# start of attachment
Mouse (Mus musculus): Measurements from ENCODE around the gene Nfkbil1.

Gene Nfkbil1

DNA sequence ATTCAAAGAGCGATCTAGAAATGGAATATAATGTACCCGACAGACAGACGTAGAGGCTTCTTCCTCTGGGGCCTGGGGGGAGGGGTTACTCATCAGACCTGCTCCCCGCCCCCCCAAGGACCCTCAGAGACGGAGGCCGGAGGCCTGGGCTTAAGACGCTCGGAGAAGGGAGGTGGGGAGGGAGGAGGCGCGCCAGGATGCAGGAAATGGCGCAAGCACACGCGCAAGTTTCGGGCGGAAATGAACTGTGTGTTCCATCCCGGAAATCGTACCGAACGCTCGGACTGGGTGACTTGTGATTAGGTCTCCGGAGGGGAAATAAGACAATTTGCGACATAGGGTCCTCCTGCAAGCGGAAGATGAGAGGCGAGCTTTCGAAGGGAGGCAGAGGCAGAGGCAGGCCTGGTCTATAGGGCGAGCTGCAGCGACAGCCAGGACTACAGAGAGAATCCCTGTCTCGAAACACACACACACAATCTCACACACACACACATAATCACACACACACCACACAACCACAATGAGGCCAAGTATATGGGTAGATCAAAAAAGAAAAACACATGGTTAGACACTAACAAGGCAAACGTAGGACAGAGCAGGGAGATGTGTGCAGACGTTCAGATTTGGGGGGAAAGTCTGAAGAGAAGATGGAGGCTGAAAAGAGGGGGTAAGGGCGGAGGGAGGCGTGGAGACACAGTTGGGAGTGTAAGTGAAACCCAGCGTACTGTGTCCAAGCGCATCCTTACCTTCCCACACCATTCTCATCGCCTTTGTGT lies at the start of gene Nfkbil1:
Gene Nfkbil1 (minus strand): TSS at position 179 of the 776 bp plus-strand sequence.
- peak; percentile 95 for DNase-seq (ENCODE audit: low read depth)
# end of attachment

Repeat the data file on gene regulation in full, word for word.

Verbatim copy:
Mouse (Mus musculus): Measurements from ENCODE around the gene Nfkbil1.

Gene Nfkbil1

DNA sequence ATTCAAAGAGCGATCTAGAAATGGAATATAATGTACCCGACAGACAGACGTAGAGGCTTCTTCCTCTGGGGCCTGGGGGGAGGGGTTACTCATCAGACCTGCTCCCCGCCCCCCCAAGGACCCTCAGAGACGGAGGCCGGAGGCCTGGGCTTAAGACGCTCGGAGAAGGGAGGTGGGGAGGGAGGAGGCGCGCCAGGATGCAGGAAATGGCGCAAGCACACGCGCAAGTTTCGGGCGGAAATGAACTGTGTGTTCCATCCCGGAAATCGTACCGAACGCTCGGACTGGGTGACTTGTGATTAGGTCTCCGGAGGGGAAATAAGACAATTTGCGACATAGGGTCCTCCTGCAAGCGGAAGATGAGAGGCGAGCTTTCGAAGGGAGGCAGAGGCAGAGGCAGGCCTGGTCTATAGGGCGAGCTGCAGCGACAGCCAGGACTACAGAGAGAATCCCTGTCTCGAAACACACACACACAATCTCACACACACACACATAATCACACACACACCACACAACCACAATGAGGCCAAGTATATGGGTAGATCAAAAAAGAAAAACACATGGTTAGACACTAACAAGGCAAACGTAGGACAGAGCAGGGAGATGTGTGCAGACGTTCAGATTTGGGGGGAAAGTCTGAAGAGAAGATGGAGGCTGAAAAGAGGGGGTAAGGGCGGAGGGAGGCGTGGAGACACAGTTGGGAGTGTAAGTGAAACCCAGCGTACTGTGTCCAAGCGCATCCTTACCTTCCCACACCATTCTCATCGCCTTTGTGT lies at the start of gene Nfkbil1:
Gene Nfkbil1 (minus strand): TSS at position 179 of the 776 bp plus-strand sequence.
- peak; percentile 95 for DNase-seq (ENCODE audit: low read depth)